23 October 2009
SFO’s new prosecution policy
In an article published in New Law Journal, David Corker, partner, Corker Binning, assesses the SFO’s new prosecution policy on UK companies involved with overseas corruption and concludes that the jury is still out.
Waiting for a verdict
The jury is out on the SFO’s new prosecution policy, says David Corker
The Serious Fraud Oﬃ ce (SFO) recently published its policy on dealing with UK companies suspected of having committed oﬀences involving overseas corruption.
It is rare for a UK prosecutor to formulate—not to mention publish—such a crime-speciﬁc policy, let alone a policy directed at the treatment of only corporate entities. Th e Director of Public Prosecution’s guidance on assisted suicide cases published last month was only issued as a result of the Crown Prosecution Service (CPS) being ordered to do so by the House of Lords in the Purdy case. Hitherto in determining whether to prosecute or not in relation to any
oﬀence, the SFO has only ever purported to apply the CPS Code for Crown Prosecutors and has not distinguished between corporate and individual suspects. Para 5.7 of the code states that where an oﬀence is serious (and corruption is surely that) prosecution should ensue. Th is code, while not law, is considered by the courts as so authoritative that a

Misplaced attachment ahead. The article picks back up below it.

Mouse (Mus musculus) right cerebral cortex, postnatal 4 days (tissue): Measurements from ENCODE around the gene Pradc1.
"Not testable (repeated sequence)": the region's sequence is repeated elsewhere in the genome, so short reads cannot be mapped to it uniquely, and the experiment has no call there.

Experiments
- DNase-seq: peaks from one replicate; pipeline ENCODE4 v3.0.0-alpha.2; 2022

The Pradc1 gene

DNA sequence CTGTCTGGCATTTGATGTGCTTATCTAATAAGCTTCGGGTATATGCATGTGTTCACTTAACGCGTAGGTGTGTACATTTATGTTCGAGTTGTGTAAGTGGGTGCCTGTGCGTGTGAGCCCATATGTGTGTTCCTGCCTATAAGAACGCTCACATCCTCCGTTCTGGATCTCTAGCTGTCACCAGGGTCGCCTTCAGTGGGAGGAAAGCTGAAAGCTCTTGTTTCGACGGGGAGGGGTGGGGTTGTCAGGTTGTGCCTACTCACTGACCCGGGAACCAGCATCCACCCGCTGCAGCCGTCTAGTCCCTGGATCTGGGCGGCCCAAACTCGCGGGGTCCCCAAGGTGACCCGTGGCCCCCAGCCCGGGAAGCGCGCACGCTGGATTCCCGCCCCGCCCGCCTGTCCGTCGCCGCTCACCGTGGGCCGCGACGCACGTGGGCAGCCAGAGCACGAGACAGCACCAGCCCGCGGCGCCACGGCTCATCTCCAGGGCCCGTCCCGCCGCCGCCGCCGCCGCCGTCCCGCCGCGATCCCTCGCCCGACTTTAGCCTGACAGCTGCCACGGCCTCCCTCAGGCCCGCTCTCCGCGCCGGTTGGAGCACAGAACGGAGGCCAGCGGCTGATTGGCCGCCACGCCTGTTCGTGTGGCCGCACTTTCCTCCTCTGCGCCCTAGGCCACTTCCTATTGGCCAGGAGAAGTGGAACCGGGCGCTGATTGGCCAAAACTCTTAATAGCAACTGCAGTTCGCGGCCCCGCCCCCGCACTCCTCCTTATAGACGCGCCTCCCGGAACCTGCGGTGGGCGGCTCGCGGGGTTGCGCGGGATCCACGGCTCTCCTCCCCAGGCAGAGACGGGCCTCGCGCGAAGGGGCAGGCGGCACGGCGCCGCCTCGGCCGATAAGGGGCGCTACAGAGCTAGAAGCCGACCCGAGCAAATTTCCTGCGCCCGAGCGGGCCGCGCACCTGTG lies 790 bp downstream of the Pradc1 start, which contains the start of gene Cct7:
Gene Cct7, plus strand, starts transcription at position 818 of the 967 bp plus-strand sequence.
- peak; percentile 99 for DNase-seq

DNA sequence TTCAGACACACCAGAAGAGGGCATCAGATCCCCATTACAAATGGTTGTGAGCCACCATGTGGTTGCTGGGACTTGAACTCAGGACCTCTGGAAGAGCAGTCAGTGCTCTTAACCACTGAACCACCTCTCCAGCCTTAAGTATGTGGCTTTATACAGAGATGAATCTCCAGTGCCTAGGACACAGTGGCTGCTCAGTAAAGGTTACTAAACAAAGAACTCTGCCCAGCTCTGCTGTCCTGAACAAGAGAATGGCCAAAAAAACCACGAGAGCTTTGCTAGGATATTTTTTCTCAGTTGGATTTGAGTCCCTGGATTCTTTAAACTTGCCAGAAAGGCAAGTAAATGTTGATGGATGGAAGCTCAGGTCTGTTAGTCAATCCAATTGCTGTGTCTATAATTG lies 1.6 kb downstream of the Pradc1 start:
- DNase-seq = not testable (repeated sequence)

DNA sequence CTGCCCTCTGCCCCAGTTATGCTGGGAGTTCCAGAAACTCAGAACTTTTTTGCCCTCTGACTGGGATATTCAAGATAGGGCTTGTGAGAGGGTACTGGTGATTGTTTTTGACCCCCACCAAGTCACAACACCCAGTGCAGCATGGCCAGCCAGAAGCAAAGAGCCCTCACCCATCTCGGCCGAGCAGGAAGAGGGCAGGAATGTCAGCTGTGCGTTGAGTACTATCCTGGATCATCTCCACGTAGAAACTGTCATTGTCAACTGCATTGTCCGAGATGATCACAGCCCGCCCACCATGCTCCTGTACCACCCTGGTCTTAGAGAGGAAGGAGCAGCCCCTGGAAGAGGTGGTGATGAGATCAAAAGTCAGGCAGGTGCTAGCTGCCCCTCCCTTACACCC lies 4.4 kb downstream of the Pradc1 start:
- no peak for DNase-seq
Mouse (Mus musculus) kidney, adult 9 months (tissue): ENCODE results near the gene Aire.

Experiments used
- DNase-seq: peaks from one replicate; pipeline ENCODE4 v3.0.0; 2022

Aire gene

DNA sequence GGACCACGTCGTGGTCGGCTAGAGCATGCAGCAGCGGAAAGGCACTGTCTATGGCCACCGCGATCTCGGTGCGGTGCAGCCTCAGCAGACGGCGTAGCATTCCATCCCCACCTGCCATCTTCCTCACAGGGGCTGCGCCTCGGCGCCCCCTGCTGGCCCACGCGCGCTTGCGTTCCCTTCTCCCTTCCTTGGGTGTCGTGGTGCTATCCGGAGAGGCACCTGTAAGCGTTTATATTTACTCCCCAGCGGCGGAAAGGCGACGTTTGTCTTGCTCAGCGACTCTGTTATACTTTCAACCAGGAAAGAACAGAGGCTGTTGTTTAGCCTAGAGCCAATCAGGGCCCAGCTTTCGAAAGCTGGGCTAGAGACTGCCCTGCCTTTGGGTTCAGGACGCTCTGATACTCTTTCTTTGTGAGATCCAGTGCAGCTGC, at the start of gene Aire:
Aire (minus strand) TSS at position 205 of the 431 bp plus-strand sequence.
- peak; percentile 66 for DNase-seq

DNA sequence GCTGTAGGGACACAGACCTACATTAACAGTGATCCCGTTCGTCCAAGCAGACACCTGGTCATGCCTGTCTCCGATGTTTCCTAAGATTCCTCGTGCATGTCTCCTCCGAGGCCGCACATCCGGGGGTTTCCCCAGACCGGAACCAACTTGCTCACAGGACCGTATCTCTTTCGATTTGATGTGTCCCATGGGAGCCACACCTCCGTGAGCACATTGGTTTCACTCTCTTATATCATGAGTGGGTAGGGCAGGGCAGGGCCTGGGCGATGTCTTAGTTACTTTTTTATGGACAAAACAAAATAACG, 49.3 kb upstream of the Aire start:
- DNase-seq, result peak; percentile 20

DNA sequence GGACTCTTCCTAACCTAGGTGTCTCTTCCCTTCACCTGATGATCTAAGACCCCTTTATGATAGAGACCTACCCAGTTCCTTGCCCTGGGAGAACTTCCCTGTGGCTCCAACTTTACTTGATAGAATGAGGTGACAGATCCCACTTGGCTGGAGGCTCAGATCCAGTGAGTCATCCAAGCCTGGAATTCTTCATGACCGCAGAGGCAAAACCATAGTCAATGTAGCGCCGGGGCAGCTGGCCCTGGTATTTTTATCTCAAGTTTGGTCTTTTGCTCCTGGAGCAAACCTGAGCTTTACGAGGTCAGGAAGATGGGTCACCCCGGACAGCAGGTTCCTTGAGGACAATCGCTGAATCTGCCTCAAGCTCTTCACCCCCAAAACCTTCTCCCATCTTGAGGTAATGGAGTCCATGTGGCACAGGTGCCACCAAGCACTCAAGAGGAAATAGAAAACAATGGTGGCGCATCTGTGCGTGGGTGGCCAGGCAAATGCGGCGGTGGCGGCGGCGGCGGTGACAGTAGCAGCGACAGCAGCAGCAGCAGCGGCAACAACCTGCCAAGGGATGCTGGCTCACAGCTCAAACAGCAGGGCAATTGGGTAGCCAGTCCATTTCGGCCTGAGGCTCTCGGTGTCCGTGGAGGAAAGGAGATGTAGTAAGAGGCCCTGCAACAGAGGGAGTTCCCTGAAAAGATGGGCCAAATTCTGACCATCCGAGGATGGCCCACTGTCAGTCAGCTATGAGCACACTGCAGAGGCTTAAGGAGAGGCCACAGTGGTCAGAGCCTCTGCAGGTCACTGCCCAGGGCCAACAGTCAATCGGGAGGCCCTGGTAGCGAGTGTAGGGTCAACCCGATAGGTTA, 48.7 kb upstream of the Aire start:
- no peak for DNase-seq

prosecutor who departs from it must justify this and his decision is amenable to judicial review. See for example R (Guest) v DPP EWHC 594.
While it does not admit it, the SFO has decided to supplant the code and replace it with this policy insofar as companies and overseas corruption is concerned. It creates a presumption against prosecution of a delinquent company if it blows the whistle to the SFO about its knowing involvement in foreign corruption. Turning the logic of criminal law in general and of the code in particular around, the policy announces that it is the non-prosecution of such serious crime that will best “bring about behavioural change within businesses themselves and will create new corporate cultures in which no form of corruption will be tolerated”. Many will ﬁnd this assertion and the policy resting upon it diﬃcult to accept.
Overseas corruption predominantly occurs in vulnerable and relatively poor countries and damages their development.